Visoba Khechara

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Visoba Khechara (unknown - 1309 CE), spelled also as Visoba Khechar or Visoba Khecar, was the yogi-guru of the Varkari poet-saint Namdev (c.1270-1350) of Maharashtra, India.[1] Visoba was a disciple of the Varkari poet-saint Dnyaneshwar (c. 1275-1296). He had linkages with the Varkari tradition as well as the Nath tradition of Maharashtra. He preached the omnipresence of God and thus denounced idol-worship. Though a staunch Shaiva, Visoba has composed verses in praise of the Vaishnava god Vithoba, the patron deity of the Varkari faith. He has also composed a manuscript called the Sansthal.

Etymology[edit]

The name Visoba is derived from the word viṣṇein, which means to relax and relates to the meeting of Visoba with Namdev. The latter part of the name Khechara (lit. "one who is moving in air") relates him being a Siddha, a Tantric master possessing magical powers and his linkage to the Nath tradition of Maharashtra.[1] Another theory relates his name khechara, literally meaning a mule in Marathi,[2] as the name Dnyaneshwar and Muktai called him in contempt, when Visoba refused to believe in their powers.[3]

Life[edit]

Visoba either lived in Amvadhya or Barsi. The story of Visoba's transformation is told in the text Bhaktivijaya of Mahipati. In the text, Visoba's real name is said to be Visoba Chati. He is described as a Brahmin, who hated the Varkari poet-saint Dnyaneshwar and his siblings and created obstacles in their path. Once, when Dnyaneshwar's sister Muktai or Muktabai went to get some earthenware from the potter, Visoba struck her angrily and disallowed the potter to sell her his pans. Disheartened, Muktai returned home and told the tale to Dnyaneshwar. The text says he heated his back by his yogic powers and Muktai baked the food on his back. Astonished by seeing this miracle, Visoba repented and asked for forgiveness from Dnyaneshwar. Initially, Dnyaneshwar calls Visoba "a scavenger bird", which gave him the name "Visoba Khechara".[4] Though, Visoba refused to acknowledge Dnyaneshwar and Muktai, but after knowing their spiritual greatness he became their disciple.[3] Even though elder to Dnyaneshwar, he is described as servant ("Kimkara") of Dnyaneshwar, by poet-saint Bahinabai.[5]

According to the text Dnyandev Gatha, Dnyaneshwar and Muktai instruct Namdev to journey to temple of Aundha Nagnath in search of a proper Guru. In the temple, Namdev finds Visoba resting with his feet on the sacred Shiva-linga, the symbol of Lord Mahadeva(Shiva). Namdev reproached him for having insulted Lord Sadashiva. Visoba asked Namdev to place his feet elsewhere, wherever Namdev placed Visoba's feet a Linga sprang up. Thus, through his yogic powers, Visoba filled the whole temple with Shiva-lingas and taught Namdev the omnipresence of God.[1][3] Other texts which record Visoba as the guru of Namdev are Adkar from Sikh text Guru Granth. Some texts call Visoba Khecharnath Nathpanthi, linking him to the Nath tradition.[6]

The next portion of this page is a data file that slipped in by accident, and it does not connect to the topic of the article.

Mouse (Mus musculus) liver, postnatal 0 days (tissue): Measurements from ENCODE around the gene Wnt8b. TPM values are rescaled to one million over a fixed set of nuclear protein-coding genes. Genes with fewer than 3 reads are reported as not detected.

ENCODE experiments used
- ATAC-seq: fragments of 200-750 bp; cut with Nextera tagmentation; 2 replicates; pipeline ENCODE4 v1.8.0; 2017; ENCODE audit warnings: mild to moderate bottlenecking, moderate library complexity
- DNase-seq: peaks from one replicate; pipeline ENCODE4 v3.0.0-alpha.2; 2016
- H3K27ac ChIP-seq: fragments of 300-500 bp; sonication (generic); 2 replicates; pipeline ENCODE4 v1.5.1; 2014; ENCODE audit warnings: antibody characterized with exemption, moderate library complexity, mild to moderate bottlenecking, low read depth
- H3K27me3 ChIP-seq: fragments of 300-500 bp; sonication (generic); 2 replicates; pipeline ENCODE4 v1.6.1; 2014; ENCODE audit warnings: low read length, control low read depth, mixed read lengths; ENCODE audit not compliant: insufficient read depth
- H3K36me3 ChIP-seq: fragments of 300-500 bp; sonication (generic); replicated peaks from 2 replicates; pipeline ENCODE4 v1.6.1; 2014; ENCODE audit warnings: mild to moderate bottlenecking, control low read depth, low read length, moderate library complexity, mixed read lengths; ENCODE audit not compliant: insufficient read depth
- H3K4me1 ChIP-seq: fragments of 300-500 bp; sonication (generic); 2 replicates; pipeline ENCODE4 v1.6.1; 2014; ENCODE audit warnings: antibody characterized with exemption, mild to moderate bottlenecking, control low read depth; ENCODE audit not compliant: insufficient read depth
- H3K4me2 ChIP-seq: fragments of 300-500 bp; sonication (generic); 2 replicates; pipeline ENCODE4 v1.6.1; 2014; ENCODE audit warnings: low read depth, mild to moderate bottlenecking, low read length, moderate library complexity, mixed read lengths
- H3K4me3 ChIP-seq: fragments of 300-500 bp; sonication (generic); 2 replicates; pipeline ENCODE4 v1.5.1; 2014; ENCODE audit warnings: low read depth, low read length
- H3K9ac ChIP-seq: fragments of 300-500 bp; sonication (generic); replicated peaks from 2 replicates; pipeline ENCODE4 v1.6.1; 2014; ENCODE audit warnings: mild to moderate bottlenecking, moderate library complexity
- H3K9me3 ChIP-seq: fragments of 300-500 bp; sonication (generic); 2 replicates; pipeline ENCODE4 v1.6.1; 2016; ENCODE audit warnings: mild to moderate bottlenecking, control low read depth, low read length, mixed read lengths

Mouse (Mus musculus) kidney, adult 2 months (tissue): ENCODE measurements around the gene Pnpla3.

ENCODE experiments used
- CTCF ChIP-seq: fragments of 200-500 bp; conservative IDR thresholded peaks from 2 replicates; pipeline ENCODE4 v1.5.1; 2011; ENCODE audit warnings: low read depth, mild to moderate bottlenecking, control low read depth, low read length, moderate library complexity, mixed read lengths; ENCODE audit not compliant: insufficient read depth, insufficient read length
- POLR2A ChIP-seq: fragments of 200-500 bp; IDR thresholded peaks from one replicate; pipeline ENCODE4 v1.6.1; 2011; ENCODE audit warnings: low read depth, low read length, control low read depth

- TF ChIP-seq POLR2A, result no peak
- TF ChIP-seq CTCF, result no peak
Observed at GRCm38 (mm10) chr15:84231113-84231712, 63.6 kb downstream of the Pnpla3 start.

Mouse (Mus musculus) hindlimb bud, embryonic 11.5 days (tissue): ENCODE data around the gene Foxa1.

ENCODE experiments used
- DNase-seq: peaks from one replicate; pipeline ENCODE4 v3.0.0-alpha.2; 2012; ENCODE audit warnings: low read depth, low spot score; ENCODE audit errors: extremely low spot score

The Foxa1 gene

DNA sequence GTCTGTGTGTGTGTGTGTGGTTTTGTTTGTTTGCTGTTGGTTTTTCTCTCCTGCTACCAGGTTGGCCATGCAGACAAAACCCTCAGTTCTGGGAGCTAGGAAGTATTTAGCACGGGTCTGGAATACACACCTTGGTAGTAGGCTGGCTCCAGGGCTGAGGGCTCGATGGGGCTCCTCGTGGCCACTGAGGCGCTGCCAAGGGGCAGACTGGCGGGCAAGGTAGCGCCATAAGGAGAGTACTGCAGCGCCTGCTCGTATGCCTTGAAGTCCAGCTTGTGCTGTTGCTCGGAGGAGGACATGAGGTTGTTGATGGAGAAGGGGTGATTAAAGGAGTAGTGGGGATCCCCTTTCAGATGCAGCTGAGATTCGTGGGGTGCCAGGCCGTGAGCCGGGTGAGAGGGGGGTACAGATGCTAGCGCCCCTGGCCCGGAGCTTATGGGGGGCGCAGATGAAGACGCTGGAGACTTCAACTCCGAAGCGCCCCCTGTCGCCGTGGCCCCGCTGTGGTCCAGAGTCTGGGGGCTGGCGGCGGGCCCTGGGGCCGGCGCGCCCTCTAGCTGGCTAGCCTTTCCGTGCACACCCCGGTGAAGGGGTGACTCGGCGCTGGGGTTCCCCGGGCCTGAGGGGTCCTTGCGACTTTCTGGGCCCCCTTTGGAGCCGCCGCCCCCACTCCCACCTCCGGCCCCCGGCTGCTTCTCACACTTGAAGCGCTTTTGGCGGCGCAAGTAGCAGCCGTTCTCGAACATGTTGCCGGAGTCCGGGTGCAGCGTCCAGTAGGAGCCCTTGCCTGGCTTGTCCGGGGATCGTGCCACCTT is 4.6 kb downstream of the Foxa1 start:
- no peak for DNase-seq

He also accompanied Dnyaneshwar and Namdev on their pilgrimages. He died in Barsi on Shravana Shuddha Ekadashi (the 11th lunar day in the fortnight of the waxing moon in the Hindu month Shravana) in 1309 CE.[3]

Teachings and literary works[edit]

Visoba denounced idol-worship and advices Namdev to not worship God as a stone image. He says:[7]

A stone god never speaks. What is the possibility then of his removing the disease of mundane existence? A stone image is regarded as God but true God is wholly different. If a stone god fulfils desires, how is it that he breaks when struck? Those who adore a god made of stone, lose everything through their folly. Those who speak and hear that a god of stone speaks to his devotees are both of them fools. Whether a holy place is small or large there is no god but stone or water. There is no place which is devoid of God. That God has shown Nama (Namdev) in his heart and thus Khecar (Visoba) confers a blessing on him.

Though described as a staunch Shaiva (worshipper of Shiva), Visoba has also written abhangas (verses) in praise of the Vaishnava god Vithoba, the patron-deity of the Varkari tradition.[8] The Dnyandev Gatha also mentions Khechara, as playing at the Gopal-kala festival in the Pandharpur - where Vithoba's chief temple is located - along with the brothers Dnyaneshwar, Nivrittinath and Sopan. This also suggests Visoba being a devotee of god Vithoba.[1] Visoba has also written a manuscript called Satsthal.[9]

Notes[edit]

  1. ^ a b c d Schomer p. 225-6
  2. ^ http://books.google.co.in/books?id=R1cOAAAAIAAJ&q=khechar+mule&dq=khechar+mule&client=firefox-a&pgis=1
  3. ^ a b c d Ranade p. 189
  4. ^ Mahipati pp.152-6
  5. ^ Mahipati p. xxxvii
  6. ^ Callewaert p. 19
  7. ^ Dasgupta pp.114-5
  8. ^ Zelliot, Eleanor in Mokashi (1987) p. 40 Mokashi, Digambar Balkrishna; Engblom, Philip C. (1987). Palkhi: a pilgrimage to Pandharpur - translated from the Marathi book Pālakhī. SUNY Press. ISBN 0-88706-461-2. 
  9. ^ Callewaert p. 35

References[edit]

  • The Sants By Karine Schomer, W. H. McLeod [1]
  • Mysticism in India By Ramchandra Dattatraya Ranade [2]
  • Stories of Indian Saints By Mahipati, Justin Edwards Abbott, Ganesh Vasudeo Tagare, Narhar Godbole [3]
  • Hindu Mysticism By S. N. Dasgupta [4]
  • The Hindi Padavali of Namdev By W. M. Callewaert, Lath M. [5]